It's unlikely your kid will bring home marijuana edibles in their Halloween candy bucket

Various photos of home-made candies, commercially manufactured, and baked goods all infused with marijuana. (Guilford County Sheriff's Office)
WZZM
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Updated:

GRAND RAPIDS, Mich. — Law enforcement in North Carolina is warning parents about THC infused candies making its way into children's Halloween buckets.

Now that many states have relaxed their rules on marijuana, it's becoming more accessible than it ever has been.

But how often are kids getting handed edibles instead of Hershey's?

We posted the story online and on our Facebook page, warning parents to check their trick-or-treaters' candy bags for THC infused candy, also known as edibles, before they dig in.

But how often does this really happen?

Edibles can range in price from $5 for a single gummy to $30 for one full size chocolate bar. Compare that to a big bag of candy at Meijer which goes for $14.99 for 210 pieces.

On Facebook, viewers reacting to a similar post from our sister station WZZM-TV seem to agree that the possibility is highly unlikely.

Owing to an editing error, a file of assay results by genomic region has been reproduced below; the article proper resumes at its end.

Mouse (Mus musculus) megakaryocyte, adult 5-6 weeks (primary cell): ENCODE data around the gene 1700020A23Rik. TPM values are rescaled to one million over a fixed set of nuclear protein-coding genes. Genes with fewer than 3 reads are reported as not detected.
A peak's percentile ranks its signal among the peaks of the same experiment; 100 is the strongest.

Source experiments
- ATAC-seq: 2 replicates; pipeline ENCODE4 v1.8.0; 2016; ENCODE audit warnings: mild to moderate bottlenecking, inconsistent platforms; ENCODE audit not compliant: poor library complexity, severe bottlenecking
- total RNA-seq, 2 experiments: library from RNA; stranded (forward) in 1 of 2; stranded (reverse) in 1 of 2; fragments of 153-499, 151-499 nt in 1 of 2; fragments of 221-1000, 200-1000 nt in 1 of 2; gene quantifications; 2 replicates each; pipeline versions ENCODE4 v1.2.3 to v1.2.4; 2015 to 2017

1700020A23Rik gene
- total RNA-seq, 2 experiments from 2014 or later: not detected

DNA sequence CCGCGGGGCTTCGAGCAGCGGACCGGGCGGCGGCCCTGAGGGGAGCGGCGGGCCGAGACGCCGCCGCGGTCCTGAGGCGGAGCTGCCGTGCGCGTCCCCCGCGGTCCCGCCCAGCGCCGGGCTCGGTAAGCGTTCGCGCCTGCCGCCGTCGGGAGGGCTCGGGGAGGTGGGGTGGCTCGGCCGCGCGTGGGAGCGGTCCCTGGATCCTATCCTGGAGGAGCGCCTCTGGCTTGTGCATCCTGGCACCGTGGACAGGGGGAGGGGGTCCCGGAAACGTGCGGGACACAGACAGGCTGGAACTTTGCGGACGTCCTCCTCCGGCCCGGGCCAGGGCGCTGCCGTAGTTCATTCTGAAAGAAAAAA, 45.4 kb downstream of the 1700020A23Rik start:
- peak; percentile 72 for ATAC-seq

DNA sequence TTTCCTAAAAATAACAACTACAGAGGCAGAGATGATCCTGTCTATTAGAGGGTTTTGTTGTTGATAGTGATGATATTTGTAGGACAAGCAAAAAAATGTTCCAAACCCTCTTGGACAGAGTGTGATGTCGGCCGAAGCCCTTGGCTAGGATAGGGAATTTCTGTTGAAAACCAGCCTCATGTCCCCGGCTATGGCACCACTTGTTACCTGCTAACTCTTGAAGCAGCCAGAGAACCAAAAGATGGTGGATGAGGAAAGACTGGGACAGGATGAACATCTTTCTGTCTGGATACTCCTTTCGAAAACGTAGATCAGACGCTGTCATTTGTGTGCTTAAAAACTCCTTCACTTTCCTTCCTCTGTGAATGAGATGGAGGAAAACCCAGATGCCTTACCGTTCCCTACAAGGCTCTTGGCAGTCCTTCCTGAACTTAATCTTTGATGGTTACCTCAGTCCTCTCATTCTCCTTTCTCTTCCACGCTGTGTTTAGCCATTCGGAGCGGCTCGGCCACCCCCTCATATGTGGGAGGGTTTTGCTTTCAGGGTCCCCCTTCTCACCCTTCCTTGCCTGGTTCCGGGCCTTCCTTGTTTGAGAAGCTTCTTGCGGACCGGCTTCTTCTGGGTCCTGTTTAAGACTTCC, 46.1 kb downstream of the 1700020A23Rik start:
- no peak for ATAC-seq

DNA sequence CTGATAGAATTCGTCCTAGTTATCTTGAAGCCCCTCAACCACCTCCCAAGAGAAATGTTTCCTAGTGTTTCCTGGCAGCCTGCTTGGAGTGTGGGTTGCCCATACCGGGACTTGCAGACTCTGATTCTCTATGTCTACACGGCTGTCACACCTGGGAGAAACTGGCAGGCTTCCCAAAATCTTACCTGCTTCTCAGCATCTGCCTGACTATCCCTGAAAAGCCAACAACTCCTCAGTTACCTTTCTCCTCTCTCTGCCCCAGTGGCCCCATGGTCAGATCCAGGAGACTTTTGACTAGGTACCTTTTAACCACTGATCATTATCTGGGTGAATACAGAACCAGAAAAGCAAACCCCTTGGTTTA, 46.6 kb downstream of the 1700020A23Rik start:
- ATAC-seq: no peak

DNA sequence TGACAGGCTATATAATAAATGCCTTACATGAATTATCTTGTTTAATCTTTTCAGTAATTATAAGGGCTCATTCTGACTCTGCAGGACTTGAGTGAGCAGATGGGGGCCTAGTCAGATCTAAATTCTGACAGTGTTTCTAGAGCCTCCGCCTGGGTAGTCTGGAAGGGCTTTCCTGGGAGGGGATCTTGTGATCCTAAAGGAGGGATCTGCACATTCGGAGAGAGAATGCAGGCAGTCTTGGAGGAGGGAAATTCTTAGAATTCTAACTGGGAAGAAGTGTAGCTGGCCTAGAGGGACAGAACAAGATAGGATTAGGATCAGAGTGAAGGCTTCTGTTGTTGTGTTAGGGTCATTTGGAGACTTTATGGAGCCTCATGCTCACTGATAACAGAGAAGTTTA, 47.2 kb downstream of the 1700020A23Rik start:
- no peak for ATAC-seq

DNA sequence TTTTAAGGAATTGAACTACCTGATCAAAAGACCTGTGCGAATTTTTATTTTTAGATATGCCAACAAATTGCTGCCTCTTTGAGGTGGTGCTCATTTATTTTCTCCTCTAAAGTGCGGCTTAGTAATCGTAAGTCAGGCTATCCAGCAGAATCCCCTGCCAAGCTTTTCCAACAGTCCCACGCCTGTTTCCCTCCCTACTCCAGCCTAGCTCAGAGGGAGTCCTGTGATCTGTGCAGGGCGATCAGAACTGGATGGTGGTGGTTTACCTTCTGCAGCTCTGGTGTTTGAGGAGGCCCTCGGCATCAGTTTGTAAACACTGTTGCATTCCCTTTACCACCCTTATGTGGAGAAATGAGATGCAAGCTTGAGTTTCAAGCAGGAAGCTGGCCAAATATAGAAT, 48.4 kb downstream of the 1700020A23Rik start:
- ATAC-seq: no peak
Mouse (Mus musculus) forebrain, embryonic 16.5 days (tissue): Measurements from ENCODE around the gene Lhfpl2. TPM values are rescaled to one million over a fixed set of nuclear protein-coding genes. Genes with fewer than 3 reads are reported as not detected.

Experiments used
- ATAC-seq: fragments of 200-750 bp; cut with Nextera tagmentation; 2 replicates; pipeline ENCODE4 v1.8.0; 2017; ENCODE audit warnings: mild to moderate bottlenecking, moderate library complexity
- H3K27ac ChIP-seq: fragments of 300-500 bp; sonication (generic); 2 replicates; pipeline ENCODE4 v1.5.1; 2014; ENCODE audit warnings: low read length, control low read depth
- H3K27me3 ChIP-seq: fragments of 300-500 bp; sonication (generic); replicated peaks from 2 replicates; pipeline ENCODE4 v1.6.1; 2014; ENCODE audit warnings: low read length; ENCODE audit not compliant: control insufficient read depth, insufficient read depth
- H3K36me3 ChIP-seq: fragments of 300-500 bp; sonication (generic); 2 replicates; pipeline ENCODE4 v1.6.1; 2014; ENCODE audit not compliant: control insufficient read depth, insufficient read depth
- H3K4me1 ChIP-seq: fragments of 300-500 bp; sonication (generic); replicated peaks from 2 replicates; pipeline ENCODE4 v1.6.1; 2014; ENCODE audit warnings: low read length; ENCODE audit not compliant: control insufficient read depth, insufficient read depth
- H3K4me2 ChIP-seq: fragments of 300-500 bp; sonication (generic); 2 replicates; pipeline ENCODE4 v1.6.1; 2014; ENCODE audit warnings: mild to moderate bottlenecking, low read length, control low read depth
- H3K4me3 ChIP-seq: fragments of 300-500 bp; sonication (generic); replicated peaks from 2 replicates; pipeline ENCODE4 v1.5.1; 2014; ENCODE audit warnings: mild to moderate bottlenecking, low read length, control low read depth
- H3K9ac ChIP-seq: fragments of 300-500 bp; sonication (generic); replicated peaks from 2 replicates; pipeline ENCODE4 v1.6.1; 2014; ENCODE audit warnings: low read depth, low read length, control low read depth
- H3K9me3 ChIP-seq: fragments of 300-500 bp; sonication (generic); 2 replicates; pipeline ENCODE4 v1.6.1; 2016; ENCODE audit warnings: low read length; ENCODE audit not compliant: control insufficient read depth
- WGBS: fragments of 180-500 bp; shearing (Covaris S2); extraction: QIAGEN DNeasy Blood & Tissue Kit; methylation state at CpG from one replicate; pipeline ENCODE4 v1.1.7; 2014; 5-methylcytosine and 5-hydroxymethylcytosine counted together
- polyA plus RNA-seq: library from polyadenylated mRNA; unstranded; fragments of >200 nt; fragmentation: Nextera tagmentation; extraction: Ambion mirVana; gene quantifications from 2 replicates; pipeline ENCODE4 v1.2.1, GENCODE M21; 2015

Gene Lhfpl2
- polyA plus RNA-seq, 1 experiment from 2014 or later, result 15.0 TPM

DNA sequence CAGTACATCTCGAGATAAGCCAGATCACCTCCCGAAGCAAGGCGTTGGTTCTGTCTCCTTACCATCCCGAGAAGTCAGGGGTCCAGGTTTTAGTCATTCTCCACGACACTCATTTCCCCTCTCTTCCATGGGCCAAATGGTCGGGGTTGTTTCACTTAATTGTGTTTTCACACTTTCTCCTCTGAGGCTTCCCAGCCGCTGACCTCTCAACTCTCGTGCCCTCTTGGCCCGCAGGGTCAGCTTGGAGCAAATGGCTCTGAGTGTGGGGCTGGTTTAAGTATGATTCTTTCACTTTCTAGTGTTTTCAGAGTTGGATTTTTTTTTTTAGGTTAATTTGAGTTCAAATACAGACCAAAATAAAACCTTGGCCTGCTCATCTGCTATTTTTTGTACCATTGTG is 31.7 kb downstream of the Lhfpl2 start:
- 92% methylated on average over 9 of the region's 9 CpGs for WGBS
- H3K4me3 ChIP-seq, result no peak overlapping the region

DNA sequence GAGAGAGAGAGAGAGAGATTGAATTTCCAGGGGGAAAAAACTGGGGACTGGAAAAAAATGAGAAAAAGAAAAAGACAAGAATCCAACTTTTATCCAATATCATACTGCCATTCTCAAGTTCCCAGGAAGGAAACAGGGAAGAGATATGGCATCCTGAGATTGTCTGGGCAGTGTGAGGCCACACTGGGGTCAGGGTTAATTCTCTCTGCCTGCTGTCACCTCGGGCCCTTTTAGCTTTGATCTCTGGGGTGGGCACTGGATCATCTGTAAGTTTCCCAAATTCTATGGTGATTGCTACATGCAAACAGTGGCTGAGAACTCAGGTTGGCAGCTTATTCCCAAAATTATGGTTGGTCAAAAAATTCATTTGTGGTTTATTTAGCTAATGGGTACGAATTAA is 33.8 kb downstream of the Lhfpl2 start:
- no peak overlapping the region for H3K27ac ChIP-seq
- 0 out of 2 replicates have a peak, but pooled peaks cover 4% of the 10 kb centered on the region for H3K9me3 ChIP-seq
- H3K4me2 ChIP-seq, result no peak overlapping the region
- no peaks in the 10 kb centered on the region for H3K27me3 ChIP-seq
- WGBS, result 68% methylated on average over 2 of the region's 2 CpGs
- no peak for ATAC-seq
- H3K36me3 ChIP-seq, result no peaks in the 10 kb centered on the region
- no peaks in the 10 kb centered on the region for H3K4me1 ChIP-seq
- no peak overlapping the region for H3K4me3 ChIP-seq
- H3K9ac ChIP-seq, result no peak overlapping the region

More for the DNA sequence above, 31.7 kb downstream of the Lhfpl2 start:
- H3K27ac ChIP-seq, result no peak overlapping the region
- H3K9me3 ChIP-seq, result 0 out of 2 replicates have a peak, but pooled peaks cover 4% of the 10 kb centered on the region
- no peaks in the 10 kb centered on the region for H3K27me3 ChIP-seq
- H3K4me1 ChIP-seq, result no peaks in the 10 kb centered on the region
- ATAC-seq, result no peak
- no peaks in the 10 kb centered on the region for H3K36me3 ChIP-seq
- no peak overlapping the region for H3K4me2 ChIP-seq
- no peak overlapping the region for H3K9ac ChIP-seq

Leah Rex

Rex writes, "If your kid comes home with cannabis edibles...they did not get them accidentally from trick-or-treating. If your kid comes home with drugs, your kid bought drugs." That's followed by a meme that says "PRE-HALLOWEEN REMINDER: No one likes your kids enough to give them free drugs."

Facebook Post on 13 ON YOUR SIDE

Melinda Beindorf

Beindorf writes "NO ONE IS GOING TO GIVE YOUR KID THC EDIBLES ON HALLOWEEN OR ANY DAY FOR THAT MATTER. THEY'RE TOO HARD TO GET AND COST TOO MUCH TO BE WASTED ON LITTLE CRUMB GRABBERS."

Facebook post on 13 ON YOUR SIDE

Ronnie Hammond

Hammond wrote, "Yeah right... there is absolutely NO ONE that is giving away $20 bags of edibles to little kids."

Facebook post on 13 ON YOUR SIDE

13 ON YOUR SIDE contacted several law enforcement agencies including:

  • Kent County Sheriff's Department
  • Grand Rapids Police
  • Wyoming Dept. of Public Safety
  • Grandville Police
  • Walker Police
  • Kentwood Police
  • Allegan County Sheriff's Department
  • Ottawa County Sheriff's Department
  • Muskegon Police

All of these agencies tell us that there have been no reports of kids getting edibles for Halloween.

So should you be worried? Probably not, but it's still a good idea to check those candy buckets for potential allergens, unwrapped candy or homemade items.

GRPD advises it's best to stick with the name brand candy that you and your kids are familiar with.